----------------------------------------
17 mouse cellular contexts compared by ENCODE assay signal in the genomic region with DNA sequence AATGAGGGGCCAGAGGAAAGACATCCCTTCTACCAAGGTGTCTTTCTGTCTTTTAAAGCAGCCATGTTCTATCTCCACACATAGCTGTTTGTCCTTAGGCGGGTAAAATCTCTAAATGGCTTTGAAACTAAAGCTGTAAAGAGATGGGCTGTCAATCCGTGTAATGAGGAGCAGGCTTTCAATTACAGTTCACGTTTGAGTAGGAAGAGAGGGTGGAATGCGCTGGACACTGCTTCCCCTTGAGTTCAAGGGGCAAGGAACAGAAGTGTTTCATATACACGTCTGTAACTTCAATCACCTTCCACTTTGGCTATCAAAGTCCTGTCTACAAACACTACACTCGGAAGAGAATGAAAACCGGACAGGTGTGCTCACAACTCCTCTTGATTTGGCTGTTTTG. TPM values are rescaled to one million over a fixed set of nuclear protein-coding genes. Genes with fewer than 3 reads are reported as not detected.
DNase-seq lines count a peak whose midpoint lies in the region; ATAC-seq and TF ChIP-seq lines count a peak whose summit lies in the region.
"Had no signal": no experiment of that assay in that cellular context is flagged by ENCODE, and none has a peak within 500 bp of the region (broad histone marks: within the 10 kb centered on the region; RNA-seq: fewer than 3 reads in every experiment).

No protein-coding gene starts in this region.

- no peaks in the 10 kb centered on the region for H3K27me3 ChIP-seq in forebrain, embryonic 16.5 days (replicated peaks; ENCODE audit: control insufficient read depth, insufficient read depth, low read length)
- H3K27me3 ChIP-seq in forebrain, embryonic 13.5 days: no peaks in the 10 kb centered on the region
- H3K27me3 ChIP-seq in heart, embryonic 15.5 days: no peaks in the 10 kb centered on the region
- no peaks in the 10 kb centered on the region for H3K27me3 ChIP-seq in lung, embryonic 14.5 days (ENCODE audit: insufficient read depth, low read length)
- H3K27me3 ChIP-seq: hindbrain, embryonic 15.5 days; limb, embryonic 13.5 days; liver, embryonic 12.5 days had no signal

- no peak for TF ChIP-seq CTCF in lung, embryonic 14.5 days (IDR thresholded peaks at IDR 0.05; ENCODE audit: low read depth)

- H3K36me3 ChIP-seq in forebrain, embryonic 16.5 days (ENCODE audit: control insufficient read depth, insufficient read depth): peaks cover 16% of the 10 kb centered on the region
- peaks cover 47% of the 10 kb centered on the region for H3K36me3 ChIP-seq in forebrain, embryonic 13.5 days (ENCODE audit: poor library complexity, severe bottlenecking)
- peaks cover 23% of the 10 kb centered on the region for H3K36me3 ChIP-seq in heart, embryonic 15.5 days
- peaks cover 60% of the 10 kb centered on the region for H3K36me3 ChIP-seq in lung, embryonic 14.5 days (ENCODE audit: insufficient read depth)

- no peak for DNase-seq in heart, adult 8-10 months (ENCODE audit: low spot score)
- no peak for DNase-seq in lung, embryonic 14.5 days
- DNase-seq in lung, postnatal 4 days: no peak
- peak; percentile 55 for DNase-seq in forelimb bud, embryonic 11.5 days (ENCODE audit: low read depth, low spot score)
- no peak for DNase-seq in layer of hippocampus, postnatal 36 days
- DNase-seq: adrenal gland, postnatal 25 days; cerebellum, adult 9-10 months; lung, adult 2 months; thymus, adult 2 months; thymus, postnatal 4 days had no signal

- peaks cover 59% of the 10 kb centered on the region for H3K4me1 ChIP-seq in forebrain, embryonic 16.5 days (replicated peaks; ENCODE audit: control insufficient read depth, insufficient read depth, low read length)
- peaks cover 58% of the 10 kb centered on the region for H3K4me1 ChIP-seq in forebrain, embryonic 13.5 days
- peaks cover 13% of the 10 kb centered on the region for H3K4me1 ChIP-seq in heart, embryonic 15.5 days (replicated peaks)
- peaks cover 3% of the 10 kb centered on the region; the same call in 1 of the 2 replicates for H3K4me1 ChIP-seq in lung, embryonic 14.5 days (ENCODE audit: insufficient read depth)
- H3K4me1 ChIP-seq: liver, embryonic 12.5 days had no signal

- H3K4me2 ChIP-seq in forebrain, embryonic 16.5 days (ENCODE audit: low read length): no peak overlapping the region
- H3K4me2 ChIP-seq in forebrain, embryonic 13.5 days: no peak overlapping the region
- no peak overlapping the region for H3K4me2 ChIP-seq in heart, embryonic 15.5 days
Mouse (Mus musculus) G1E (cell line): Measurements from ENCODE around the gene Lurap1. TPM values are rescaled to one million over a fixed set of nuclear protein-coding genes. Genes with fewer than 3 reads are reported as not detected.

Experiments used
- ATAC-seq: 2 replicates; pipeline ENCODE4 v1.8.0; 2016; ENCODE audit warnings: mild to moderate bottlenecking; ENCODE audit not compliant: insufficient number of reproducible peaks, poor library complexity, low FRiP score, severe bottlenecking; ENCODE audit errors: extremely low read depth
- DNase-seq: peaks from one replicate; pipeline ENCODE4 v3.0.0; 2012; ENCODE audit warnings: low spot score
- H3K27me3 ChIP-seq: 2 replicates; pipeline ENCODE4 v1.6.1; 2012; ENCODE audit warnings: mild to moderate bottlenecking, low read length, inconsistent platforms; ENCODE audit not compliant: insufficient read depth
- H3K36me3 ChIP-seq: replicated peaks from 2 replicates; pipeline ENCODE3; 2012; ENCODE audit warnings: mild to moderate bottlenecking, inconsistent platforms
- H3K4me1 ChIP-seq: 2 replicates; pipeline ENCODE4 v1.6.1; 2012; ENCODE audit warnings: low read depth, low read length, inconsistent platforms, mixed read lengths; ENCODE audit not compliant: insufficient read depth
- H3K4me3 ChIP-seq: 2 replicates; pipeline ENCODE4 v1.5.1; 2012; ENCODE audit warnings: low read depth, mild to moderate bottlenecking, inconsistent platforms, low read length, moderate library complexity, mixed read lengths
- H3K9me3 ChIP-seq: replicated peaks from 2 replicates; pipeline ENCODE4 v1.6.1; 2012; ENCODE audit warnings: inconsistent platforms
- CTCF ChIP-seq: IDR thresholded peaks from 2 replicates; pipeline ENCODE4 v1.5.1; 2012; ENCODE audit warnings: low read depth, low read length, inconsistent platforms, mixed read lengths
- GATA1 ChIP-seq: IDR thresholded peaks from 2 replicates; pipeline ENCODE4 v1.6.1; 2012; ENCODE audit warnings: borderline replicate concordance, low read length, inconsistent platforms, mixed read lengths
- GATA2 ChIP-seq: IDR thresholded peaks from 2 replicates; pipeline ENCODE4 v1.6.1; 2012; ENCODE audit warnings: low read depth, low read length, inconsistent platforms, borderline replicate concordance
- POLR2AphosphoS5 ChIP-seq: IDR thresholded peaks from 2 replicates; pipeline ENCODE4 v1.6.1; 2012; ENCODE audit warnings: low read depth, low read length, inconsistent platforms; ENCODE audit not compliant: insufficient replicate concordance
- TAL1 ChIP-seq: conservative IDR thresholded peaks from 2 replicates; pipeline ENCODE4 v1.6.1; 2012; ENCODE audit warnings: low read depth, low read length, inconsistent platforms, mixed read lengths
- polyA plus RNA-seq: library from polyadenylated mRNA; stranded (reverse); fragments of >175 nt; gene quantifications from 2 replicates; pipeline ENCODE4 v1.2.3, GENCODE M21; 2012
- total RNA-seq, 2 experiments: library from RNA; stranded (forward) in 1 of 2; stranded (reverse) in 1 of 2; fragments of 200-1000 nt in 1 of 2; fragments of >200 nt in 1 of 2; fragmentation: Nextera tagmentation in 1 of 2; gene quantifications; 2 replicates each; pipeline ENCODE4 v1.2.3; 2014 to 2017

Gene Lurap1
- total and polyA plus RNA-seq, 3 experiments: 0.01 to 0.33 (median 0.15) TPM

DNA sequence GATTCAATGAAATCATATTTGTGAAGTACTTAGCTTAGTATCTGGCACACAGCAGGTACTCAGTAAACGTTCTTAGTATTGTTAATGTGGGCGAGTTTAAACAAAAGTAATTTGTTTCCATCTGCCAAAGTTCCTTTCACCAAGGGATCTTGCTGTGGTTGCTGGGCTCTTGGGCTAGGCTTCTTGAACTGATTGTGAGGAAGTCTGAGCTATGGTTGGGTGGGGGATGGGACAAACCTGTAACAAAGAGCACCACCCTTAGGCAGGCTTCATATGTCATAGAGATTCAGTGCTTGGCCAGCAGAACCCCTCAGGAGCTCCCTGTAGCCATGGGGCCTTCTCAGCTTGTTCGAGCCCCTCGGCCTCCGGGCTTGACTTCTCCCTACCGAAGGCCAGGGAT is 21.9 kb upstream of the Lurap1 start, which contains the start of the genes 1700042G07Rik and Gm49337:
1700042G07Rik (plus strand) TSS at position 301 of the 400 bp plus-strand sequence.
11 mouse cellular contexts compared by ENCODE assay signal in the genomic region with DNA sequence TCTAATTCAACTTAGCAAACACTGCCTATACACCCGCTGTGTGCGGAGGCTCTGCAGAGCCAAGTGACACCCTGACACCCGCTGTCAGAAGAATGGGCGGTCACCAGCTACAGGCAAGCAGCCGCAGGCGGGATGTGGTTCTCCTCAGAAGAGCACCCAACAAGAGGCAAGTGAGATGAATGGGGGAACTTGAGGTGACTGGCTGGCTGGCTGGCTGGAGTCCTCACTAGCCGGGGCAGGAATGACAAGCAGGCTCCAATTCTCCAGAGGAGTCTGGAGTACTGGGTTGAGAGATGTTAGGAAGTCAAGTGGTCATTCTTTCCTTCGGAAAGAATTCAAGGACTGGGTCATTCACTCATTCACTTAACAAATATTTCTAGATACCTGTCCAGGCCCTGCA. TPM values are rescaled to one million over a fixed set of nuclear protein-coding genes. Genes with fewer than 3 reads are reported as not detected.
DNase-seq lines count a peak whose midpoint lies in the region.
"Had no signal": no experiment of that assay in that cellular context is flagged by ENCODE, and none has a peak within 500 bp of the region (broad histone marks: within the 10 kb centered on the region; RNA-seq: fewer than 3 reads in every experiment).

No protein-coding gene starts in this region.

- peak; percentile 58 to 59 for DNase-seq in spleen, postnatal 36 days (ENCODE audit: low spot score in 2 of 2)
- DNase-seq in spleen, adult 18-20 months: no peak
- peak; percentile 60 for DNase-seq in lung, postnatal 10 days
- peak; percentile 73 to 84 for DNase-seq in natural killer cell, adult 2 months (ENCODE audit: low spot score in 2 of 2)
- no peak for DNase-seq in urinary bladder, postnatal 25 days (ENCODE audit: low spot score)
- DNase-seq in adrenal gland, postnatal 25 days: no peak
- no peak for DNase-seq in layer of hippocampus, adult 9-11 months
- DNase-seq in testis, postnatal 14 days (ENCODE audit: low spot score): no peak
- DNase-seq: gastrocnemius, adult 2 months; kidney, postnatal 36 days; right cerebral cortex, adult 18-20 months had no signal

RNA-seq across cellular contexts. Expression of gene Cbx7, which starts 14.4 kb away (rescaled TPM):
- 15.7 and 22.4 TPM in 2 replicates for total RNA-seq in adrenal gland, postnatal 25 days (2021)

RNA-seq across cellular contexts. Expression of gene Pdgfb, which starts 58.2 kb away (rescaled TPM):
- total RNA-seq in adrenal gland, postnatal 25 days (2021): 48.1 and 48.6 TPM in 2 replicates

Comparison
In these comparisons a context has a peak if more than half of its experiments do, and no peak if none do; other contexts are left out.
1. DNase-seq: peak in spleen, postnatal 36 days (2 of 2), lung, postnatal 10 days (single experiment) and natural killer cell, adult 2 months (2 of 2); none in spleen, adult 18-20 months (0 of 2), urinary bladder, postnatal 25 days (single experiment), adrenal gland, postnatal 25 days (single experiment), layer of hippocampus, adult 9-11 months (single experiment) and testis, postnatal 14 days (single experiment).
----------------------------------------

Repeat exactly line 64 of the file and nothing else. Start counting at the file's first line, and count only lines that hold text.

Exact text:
RNA-seq across cellular contexts. Expression of gene Pdgfb, which starts 58.2 kb away (rescaled TPM):